I started to hide and isolate and flee into any other world I could find, within my mind and outside it.

I wrongly concluded that because they talked about me that I didn’t belong. I didn’t see that they talked about everyone. That they talked about them because they cared. That they didn’t talk about people that didn’t matter.

I started to see that conclusion as truth.
Diligently I collected evidence to confirm and validate my truth.
I felt excluded even though I had denied an invitation. I felt cast out when I retreated from family events because I was overwhelmed. I kept finding more and more evidence.

My mind twisted things around. I would read into things that were not even there. I was only looking for evidence that I didn’t belong. I only saw the world through my lenses, I only heard words through my filters. I filtered out anything that didn’t fit the parameters of my worldview.

Most of my life, my thoughts and beliefs about me were dependent on what I thought that my family said or believed about me. If I thought they liked me, I liked myself. If I thought someone didn’t like me I questioned myself. I have since learned that their feelings, thoughts and comments have nothing to do with me, only them.
I stopped talking badly about myself in my head. I began to like myself and feel comfortable with my choices and decisions. I stopped questioning myself. I began to be the only authority in my life.

I din’t need my family’s approval of my life and my choices any longer. I didn’t need to be liked by my family because I like myself.
I wasn’t scared to be talked about, commented on. It doesn’t matter what they say about me.
It matters what I know about myself.

I have decided to express my love and appreciation for my family without expecting anything in return. I know that I can deal with whatever feelings will come up.

Karin Goldgruber is a Certified Emotional Freedom Techniques practitioner who specializes in working with Highly Sensitive People HSP who experience problems in their relationship because of this innate trait.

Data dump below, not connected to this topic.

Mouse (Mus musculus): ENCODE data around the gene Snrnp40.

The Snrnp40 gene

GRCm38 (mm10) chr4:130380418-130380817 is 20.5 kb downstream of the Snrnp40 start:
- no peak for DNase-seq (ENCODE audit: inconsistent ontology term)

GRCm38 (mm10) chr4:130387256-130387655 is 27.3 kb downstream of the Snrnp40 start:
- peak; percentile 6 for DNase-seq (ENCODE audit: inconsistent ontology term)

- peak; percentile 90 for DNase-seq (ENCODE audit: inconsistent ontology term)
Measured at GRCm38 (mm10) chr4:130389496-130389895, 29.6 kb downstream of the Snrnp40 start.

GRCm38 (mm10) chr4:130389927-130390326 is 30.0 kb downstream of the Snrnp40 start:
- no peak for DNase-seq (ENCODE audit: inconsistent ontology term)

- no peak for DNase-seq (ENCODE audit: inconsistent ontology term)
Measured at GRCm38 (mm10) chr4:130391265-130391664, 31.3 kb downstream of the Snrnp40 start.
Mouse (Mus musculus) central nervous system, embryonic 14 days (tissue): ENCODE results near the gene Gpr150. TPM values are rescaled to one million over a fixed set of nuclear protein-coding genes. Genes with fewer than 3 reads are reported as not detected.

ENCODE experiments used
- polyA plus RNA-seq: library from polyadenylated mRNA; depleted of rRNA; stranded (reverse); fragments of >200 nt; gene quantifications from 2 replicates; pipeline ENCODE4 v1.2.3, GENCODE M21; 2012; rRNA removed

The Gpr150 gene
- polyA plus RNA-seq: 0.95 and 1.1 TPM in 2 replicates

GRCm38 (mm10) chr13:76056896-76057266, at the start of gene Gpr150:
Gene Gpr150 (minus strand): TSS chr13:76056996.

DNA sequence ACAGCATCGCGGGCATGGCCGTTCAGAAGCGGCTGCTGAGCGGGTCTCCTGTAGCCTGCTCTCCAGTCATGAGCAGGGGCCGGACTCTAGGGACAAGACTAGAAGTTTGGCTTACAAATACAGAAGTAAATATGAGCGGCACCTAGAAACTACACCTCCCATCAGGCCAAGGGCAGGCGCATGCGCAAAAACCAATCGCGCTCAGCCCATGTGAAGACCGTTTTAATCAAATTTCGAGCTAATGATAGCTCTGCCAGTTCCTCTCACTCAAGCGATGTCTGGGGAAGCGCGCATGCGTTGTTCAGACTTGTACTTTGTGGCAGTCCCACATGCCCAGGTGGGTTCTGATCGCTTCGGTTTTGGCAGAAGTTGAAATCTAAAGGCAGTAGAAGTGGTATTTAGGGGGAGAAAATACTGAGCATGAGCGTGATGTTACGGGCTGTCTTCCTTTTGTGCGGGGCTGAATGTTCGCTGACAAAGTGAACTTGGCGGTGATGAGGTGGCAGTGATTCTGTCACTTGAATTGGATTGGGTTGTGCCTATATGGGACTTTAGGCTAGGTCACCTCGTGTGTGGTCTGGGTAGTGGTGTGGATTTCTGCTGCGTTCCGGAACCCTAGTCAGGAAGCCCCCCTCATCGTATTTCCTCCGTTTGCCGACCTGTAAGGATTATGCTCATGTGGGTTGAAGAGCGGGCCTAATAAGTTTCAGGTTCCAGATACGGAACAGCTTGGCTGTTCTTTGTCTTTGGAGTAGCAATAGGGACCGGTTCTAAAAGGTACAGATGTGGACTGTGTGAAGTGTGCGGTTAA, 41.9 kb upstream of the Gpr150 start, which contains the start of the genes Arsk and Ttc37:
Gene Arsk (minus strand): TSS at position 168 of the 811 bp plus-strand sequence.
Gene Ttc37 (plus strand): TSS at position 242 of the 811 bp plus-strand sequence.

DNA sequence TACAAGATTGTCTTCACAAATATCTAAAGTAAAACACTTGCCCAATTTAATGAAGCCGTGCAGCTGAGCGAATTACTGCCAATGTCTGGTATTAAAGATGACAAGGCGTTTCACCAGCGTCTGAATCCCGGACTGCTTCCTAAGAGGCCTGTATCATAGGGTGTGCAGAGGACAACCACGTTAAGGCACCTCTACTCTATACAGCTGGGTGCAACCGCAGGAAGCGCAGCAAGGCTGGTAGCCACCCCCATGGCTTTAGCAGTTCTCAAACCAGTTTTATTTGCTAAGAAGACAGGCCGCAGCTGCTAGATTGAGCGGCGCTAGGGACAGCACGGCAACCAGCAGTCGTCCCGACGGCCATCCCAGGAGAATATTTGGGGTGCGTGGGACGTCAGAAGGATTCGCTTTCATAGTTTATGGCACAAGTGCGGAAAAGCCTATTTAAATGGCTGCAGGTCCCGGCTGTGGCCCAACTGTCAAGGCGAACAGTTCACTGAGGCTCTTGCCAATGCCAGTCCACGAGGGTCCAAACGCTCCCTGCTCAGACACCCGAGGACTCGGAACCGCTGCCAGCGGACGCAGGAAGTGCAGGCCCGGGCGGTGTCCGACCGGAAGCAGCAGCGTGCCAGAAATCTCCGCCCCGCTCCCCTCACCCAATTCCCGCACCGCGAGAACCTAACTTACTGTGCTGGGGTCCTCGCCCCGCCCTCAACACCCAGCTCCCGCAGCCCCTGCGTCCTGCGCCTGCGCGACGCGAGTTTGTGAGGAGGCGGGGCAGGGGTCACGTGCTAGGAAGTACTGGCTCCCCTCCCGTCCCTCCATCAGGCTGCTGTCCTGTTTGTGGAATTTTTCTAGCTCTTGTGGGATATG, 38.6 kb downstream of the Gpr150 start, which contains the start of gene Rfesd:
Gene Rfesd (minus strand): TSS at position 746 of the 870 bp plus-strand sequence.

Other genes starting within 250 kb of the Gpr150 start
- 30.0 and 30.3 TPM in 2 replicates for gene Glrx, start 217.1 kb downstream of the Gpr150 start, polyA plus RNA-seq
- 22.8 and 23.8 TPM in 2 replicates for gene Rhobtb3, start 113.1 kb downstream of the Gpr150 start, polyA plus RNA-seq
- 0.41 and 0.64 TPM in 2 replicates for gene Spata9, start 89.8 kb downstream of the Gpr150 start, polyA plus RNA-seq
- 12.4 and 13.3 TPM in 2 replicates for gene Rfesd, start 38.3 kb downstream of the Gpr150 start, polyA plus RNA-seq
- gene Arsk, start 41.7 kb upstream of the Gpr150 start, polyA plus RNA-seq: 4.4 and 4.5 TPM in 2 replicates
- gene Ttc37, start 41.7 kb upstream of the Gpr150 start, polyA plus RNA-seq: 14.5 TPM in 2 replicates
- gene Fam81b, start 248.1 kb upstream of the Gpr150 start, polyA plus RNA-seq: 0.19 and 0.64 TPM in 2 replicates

As a Highly Sensitive Person herself she has overcome many challenges and obstacles and encourages and empowers others to do the same.

www.karingoldgruber.com

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I went MiA Missing in Austria for ten weeks

I left Canada in the beginning of May on hiatus and I went missing in action. I had plans to review the course that I had taken, read books for work, get new customers, walk every day, bike every day, write every day, draw every day,eat well, lose weight, write tons of articles, spend time with friends,while being back home, helping my aging parents.

You probably think it’s impossible to do all of it , every single day. It was.
Yet every vacation I have the same intentions and expectations for my time. A large amount of unstructured time always begs me to quickly fill it with work. It’s feels impossible not to fill those void spaces with plans.

I was brought up in a very productive, industrious family with mostly entrepreneurs and workaholics. Parts of me wants to be like everyone else and work, work, work, even during a vacation. I felt pressure to justify spending so much time with my parents.

Things went right already in the first two weeks. I spend a few days with my younger son in Vienna. We had no plans. And it was wonderful. We slept as long as we wanted. We ate when we were hungry. We walked the city streets, watched people. I loved it. We talked about everything and nothing. It was simple, yet it filled my heart and soul to the brim.

I had such ambitious plans for the rest of my stay, after he left.
Luckily those plans didn’t come to fruition. I wasn’t motivated to write, study and work every day, as my busy brain had planned. I slept in,and read, books I enjoyed. I swam in ice cold mountain rivers and lakes. I hiked through a canyon with my sisters. I ate an abundance of wild strawberries.

I felt guilty looking at my books and my laptop sitting lonely on my desk, waiting for me to work, yet I closed the door behind me and did what I really wanted and needed to do. I walked often with my mom. I watched TV with my dad. We played cards. I did seemingly unimportant, insignificant things.

Yet those things helped me to relax and to realize how stressed and worried I had been. It helped me to make my peace with their age and that things will change. But for now we are alive and we will do and say maybe unimportant things. Nothing spectacular, but real. Everyday life together. That’s more that I could have planned for.